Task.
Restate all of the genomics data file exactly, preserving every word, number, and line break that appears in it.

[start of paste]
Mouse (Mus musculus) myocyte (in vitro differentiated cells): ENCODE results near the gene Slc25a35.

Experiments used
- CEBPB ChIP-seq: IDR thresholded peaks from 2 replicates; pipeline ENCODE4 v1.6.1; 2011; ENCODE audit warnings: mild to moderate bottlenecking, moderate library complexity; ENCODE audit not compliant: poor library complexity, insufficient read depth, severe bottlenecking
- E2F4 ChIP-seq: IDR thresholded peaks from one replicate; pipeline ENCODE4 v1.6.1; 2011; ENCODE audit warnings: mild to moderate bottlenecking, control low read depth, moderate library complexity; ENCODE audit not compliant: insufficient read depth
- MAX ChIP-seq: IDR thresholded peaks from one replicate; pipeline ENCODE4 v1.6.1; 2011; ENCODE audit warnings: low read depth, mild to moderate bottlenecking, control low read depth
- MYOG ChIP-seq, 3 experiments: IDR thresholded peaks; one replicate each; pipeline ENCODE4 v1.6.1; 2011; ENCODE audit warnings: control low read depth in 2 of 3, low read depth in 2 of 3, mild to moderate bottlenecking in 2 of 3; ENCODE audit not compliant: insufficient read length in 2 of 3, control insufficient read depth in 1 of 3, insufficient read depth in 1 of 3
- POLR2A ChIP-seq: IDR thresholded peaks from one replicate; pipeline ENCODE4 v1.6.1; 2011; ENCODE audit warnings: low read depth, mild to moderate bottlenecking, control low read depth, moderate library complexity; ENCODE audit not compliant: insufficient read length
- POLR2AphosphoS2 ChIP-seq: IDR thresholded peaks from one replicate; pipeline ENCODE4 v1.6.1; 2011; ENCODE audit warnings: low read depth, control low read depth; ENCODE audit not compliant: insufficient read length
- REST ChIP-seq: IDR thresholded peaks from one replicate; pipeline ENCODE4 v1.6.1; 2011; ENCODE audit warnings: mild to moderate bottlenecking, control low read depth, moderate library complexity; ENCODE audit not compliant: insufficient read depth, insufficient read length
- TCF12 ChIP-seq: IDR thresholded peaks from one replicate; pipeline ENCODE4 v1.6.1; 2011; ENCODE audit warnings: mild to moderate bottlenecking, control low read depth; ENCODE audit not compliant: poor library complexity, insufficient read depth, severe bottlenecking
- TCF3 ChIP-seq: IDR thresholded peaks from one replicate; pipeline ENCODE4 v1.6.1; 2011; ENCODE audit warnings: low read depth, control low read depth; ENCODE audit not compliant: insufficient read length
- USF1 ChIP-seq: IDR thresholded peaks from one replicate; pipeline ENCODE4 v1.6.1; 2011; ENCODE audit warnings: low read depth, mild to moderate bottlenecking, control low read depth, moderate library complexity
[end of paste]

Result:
Mouse (Mus musculus) myocyte (in vitro differentiated cells): ENCODE results near the gene Slc25a35.

Experiments used
- CEBPB ChIP-seq: IDR thresholded peaks from 2 replicates; pipeline ENCODE4 v1.6.1; 2011; ENCODE audit warnings: mild to moderate bottlenecking, moderate library complexity; ENCODE audit not compliant: poor library complexity, insufficient read depth, severe bottlenecking
- E2F4 ChIP-seq: IDR thresholded peaks from one replicate; pipeline ENCODE4 v1.6.1; 2011; ENCODE audit warnings: mild to moderate bottlenecking, control low read depth, moderate library complexity; ENCODE audit not compliant: insufficient read depth
- MAX ChIP-seq: IDR thresholded peaks from one replicate; pipeline ENCODE4 v1.6.1; 2011; ENCODE audit warnings: low read depth, mild to moderate bottlenecking, control low read depth
- MYOG ChIP-seq, 3 experiments: IDR thresholded peaks; one replicate each; pipeline ENCODE4 v1.6.1; 2011; ENCODE audit warnings: control low read depth in 2 of 3, low read depth in 2 of 3, mild to moderate bottlenecking in 2 of 3; ENCODE audit not compliant: insufficient read length in 2 of 3, control insufficient read depth in 1 of 3, insufficient read depth in 1 of 3
- POLR2A ChIP-seq: IDR thresholded peaks from one replicate; pipeline ENCODE4 v1.6.1; 2011; ENCODE audit warnings: low read depth, mild to moderate bottlenecking, control low read depth, moderate library complexity; ENCODE audit not compliant: insufficient read length
- POLR2AphosphoS2 ChIP-seq: IDR thresholded peaks from one replicate; pipeline ENCODE4 v1.6.1; 2011; ENCODE audit warnings: low read depth, control low read depth; ENCODE audit not compliant: insufficient read length
- REST ChIP-seq: IDR thresholded peaks from one replicate; pipeline ENCODE4 v1.6.1; 2011; ENCODE audit warnings: mild to moderate bottlenecking, control low read depth, moderate library complexity; ENCODE audit not compliant: insufficient read depth, insufficient read length
- TCF12 ChIP-seq: IDR thresholded peaks from one replicate; pipeline ENCODE4 v1.6.1; 2011; ENCODE audit warnings: mild to moderate bottlenecking, control low read depth; ENCODE audit not compliant: poor library complexity, insufficient read depth, severe bottlenecking
- TCF3 ChIP-seq: IDR thresholded peaks from one replicate; pipeline ENCODE4 v1.6.1; 2011; ENCODE audit warnings: low read depth, control low read depth; ENCODE audit not compliant: insufficient read length
- USF1 ChIP-seq: IDR thresholded peaks from one replicate; pipeline ENCODE4 v1.6.1; 2011; ENCODE audit warnings: low read depth, mild to moderate bottlenecking, control low read depth, moderate library complexity